Wednesday, December 9, 2009

Usability findings: You look where they look -- False!

I came across this article on 10 Useful Usability Findings and Guidelines. Points listed are not too surprising. However, I disagree with #2. Essentially, the author is concluding that you can increase people's attention if you have a picture with a face looking at the target text. I think the "study" lacks the proper control to warrant such conclusion.

It could be that a frontward face draws attention away from the text. In other words, the frontward face has a negative affect on attention as opposed to directional face having a positive affect. A simple control stimulus with a face looking in the opposite direction of the text would have revealed whether a directional face actually increases attention. There should have also been a control stimulus of no face or a non-face image to establish a baseline.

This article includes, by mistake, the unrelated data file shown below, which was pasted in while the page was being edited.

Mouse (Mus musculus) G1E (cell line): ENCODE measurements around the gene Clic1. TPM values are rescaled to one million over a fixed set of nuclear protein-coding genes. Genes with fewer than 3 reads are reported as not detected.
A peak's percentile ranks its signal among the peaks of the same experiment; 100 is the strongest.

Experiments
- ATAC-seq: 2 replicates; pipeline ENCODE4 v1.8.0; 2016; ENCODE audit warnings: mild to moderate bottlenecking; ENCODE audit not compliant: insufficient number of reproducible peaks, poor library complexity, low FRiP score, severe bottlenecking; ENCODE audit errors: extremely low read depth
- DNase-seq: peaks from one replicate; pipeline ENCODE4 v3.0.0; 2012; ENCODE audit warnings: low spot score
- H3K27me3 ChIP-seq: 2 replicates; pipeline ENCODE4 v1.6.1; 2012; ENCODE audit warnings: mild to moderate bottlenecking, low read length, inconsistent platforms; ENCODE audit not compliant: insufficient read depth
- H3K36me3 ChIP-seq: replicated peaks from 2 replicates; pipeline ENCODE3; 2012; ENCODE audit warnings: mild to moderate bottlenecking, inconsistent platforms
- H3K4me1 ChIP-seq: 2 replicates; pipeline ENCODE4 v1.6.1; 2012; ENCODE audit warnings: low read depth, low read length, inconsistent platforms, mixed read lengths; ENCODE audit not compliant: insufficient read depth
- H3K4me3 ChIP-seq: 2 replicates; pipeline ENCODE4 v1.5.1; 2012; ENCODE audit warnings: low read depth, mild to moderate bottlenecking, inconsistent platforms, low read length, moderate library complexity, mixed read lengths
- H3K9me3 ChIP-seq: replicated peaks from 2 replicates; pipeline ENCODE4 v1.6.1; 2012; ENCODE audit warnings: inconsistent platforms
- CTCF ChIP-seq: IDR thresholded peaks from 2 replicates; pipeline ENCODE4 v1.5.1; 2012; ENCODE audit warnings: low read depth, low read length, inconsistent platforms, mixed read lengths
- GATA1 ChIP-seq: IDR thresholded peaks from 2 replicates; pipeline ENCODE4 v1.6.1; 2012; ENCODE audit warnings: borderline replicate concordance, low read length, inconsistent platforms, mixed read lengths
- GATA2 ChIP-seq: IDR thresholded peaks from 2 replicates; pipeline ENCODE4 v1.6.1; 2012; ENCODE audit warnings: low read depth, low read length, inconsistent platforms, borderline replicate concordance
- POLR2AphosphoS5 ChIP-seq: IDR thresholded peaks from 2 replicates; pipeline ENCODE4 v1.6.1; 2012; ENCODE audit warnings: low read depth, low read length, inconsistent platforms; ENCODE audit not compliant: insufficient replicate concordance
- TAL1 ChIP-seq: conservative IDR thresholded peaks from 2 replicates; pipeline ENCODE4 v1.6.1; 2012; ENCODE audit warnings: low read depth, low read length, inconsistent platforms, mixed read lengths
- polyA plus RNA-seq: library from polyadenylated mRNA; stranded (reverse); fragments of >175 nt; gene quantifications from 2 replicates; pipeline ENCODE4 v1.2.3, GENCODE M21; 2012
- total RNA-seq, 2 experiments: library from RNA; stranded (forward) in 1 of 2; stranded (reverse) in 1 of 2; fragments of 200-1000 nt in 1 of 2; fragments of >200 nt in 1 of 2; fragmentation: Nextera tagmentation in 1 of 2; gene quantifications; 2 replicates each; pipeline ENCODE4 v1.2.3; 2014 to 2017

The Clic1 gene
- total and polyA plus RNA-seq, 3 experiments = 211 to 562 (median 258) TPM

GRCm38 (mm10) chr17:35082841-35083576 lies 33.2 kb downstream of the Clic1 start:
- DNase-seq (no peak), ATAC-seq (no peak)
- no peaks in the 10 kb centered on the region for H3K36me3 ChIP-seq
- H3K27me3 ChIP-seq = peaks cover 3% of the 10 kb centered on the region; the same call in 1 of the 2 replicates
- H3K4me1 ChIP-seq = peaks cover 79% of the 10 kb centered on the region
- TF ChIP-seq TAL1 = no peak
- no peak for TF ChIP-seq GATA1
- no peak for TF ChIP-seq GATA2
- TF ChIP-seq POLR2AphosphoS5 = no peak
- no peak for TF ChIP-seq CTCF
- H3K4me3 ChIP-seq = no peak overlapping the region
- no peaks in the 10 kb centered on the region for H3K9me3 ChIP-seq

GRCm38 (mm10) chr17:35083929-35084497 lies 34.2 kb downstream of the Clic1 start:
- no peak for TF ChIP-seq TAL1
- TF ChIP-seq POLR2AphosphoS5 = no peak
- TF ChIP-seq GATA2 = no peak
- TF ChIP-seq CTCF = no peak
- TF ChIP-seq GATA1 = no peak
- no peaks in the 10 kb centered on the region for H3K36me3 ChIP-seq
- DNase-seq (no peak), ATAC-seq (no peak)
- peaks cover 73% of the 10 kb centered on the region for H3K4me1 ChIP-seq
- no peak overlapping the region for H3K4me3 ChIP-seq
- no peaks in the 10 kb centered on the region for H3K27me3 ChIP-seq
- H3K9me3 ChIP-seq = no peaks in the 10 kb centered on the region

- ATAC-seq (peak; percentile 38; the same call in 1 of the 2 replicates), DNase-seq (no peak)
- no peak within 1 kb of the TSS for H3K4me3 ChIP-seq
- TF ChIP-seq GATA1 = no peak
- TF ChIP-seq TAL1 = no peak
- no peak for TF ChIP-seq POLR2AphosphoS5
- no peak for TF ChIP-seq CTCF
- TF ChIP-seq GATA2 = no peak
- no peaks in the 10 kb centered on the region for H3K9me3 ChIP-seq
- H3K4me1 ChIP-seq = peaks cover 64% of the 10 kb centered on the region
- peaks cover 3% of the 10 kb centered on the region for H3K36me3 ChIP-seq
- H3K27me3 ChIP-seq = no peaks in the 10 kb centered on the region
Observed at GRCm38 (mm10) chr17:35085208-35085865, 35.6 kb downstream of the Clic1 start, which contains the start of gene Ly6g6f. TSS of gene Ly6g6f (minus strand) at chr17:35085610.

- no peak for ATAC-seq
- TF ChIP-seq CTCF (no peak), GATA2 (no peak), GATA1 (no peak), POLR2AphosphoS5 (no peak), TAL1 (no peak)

The author is also concluding that glances directly translates into attention. The peer-reviewed eye tracking literature have shown that while this is generally true, there are many levels of attention that must be considered. The level of attention desired by content providers is one where the user is reading and comprehending the text, in other words, a high level of attentional processing. It could be the case that a significant number of the glances are accidental or reflexive glances as a result of being steered by the directional face. One way to tease out these accidental glances is to subtract the data from the first few glances across all the images. The glances remaining would be the more intentional ones, the ones that reflect higher level processing.

This is a demonstration of the lack of rigor in non-peer reviewed studies.

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